Positive reviews from customers can increase trust and credibility, which will ultimately help to boost your visibility in local search results. Google prioritizes businesses with more reviews, higher ratings, and more recent reviews. When their algorithm sees positive feedback coming in from actual customers, it becomes more comfortable listing your business at the top of results. Even reviews that are not “five stars” can help because those users are still verifying your business is in operation and performing the services your website claims to offer. The keywords and phrases used in the text of each review are analyzed by Google to corroborate the terminology on your website. When your content and customer feedback both talk about the same things, that is a powerful signal that your business is trustworthy and therefore a good search result for anyone searching those types of phrases.
Online reviews can also influence another ranking factor: Your click-through rate (CTR) from search results. If your business has positive reviews, potential customers are more likely to click on your website link or visit your business location. More clicks tells Google “people like this result” and can help move you further up the page.
Asking for reviews should be standard component of your customer service processes!
Listing your business on local directories like Google My Business, Yelp, and Yellow Pages can increase your visibility in local search results by solidifying NAPW, another type of credibility signal. “NAPW” refers to the consistency of your business Name, Address, Phone number, and Website information across the web. This information is crucial for SEO because it helps search engines understand the location and service area of your business, plus it is the basis upon which they associate your various profiles, reviews, and advertisements with each other.
If your company has several hundred reviews on an industry-specific website, the only way Google can give you credit for that feedback is by finding matching NAPW information within that profile, your website, and your Google Business Profile.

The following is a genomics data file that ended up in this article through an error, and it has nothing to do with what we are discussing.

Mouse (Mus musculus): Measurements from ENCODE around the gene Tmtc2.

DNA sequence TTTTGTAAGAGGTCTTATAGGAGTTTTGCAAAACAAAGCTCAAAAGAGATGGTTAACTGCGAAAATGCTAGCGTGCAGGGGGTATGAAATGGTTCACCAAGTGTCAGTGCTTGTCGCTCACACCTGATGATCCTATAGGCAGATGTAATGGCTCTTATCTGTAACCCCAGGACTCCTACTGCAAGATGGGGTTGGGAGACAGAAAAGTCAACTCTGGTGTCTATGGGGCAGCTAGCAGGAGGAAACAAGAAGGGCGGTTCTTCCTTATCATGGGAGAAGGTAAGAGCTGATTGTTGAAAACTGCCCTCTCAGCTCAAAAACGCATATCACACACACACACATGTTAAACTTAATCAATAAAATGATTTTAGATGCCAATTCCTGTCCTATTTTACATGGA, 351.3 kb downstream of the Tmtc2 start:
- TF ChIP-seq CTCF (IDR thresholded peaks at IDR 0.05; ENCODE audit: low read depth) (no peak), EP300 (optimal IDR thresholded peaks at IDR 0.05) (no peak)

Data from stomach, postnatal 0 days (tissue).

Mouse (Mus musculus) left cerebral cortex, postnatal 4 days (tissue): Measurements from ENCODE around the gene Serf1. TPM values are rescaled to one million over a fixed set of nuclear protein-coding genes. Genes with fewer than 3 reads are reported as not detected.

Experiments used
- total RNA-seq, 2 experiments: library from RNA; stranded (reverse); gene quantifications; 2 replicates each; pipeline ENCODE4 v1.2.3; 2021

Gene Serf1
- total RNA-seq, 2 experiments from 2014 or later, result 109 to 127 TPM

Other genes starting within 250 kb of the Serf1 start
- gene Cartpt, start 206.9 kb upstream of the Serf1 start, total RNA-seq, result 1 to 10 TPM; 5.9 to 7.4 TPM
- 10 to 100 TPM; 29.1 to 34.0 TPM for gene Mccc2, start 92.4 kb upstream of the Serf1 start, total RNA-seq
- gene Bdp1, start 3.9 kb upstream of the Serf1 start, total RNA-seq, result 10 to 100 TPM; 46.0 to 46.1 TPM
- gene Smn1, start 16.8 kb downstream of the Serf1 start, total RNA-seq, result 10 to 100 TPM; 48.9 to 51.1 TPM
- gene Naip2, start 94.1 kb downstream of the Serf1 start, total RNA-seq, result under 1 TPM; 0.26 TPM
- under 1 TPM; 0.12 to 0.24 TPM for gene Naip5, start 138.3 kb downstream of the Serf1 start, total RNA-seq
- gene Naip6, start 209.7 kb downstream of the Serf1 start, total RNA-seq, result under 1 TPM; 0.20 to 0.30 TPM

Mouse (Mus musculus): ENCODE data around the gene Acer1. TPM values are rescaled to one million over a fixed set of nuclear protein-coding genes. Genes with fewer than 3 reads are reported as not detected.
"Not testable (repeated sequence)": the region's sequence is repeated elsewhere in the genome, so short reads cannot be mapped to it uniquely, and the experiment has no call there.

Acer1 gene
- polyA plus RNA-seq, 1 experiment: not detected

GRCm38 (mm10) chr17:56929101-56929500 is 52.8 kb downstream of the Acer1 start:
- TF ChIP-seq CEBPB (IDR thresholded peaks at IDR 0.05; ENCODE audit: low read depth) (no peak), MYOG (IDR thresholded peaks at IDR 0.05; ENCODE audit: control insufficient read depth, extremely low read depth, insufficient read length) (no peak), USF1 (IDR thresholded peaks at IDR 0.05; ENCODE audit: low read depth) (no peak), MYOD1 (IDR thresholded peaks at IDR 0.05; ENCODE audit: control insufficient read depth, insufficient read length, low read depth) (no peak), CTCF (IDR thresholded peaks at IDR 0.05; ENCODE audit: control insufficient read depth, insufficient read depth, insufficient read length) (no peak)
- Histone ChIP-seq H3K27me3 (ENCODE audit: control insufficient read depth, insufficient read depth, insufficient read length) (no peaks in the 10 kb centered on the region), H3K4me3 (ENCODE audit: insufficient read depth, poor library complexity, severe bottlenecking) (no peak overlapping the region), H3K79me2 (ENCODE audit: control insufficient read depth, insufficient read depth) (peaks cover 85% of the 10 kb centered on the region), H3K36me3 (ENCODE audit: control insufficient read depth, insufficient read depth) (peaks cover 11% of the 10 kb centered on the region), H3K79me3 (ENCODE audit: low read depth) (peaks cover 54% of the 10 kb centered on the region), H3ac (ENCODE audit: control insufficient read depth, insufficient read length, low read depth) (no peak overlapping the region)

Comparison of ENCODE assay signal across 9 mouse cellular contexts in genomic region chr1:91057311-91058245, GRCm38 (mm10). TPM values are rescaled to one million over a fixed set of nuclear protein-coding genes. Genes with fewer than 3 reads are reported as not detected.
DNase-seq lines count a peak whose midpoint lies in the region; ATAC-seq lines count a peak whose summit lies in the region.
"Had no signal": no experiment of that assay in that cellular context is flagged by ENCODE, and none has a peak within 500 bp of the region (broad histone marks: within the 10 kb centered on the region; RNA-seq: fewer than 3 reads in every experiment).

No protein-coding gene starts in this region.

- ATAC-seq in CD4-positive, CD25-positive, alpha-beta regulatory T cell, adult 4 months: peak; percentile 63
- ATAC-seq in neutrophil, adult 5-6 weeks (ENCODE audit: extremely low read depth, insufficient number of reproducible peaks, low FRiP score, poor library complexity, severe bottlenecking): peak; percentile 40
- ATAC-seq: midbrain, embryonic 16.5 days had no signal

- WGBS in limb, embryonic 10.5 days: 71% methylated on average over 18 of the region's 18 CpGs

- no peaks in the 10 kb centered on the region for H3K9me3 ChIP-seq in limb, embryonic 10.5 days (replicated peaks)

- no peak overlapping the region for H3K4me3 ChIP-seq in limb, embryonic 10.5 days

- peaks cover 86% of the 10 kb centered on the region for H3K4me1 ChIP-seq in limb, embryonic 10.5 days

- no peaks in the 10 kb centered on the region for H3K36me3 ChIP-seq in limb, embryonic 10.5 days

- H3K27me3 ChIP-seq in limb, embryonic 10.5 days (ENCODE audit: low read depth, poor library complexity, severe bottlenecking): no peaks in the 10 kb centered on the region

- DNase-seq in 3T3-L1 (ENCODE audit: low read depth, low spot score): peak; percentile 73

Relevant Directory Listings
In addition to common citation sources, industry-specific or location-specific directories can demonstrate a high degree of relevance to your desired keywords. A cannabis dispensary appearing on WeedMaps or a home services contractor being listed on a local Chamber of Commerce website will help Google build their understanding of which search terms your website should rank for.
If your business participates in any industry or local organizations, be sure to ask them for a backlink to your website!
Building a strong presence on social media platforms can help improve your visibility in search results, but there is a surprisingly indirect connection between social and search. None of the links on platforms like Facebook, Twitter, or Instagram are actually counted as backlinks. The only way those links help is if users are actually traveling through them and increasing your site’s traffic volume, which is a ranking factor.
Google and the major players in social media are all in competition with each other so they limit how much data can flow back and forth. Reviews, likes, and shares posted on social media sites have been confirmed by Google as being included in the algorithm as a “social signal” but that tends to have very little impact in the ranking algorithm. Even a few thousand likes is unlikely to move your website up a single spot.
Using social media as a way to build trust and awareness can eventually help SEO if those users start searching for your company by name or clicking through links they find on your profiles.